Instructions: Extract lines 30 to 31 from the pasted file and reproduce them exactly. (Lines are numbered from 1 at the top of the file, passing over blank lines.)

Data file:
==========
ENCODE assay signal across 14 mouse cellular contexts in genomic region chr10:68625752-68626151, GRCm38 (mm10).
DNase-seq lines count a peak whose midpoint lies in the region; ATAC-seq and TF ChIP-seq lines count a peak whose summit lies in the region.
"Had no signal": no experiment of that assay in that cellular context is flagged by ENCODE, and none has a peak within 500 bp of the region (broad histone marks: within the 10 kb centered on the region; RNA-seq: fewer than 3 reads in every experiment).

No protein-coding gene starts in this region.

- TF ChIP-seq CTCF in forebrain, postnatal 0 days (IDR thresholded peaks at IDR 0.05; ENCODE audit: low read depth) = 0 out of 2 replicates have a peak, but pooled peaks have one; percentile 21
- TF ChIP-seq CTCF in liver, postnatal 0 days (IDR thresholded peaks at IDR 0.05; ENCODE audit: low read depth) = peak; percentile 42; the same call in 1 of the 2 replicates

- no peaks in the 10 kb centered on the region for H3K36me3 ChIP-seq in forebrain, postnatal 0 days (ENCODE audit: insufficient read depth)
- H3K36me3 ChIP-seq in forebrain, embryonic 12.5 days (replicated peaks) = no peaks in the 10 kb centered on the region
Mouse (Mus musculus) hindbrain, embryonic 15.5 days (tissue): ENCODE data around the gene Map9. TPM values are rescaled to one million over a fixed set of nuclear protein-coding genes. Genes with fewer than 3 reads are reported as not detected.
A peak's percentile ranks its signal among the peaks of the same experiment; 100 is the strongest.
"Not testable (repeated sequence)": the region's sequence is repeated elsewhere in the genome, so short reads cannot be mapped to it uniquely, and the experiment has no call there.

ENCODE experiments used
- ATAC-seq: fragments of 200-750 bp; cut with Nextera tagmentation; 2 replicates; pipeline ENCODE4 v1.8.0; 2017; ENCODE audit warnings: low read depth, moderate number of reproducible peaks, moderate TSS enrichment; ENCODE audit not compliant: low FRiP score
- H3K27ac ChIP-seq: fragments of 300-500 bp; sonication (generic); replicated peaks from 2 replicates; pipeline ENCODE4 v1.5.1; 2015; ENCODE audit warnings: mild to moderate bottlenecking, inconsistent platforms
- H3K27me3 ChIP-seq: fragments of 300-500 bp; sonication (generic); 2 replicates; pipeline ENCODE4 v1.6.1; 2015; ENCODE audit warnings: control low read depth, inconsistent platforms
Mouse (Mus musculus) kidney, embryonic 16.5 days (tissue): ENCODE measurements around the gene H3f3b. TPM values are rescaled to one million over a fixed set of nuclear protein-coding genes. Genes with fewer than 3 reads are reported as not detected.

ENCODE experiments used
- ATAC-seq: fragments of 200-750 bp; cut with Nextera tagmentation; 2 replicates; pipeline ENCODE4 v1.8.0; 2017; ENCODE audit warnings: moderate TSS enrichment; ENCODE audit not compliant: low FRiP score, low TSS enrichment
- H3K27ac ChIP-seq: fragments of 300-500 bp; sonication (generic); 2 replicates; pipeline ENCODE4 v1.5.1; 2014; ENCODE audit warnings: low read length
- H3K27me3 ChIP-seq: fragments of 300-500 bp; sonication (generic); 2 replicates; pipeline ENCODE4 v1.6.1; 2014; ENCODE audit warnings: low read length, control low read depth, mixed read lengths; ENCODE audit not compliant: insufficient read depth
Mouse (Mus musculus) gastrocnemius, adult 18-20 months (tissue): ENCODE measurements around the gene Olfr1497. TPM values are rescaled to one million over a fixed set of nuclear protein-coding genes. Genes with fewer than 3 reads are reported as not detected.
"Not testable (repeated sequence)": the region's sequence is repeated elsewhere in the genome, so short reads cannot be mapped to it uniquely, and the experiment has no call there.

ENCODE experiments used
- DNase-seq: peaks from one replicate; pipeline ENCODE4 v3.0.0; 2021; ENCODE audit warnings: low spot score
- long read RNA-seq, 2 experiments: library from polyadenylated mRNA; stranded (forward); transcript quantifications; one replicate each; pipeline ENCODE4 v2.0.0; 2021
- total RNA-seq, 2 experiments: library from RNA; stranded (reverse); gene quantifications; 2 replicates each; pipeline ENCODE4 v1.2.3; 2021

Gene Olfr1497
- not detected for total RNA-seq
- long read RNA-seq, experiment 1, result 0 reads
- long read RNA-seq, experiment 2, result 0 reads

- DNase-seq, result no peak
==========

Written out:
- long read RNA-seq, experiment 2, result 0 reads

- DNase-seq, result no peak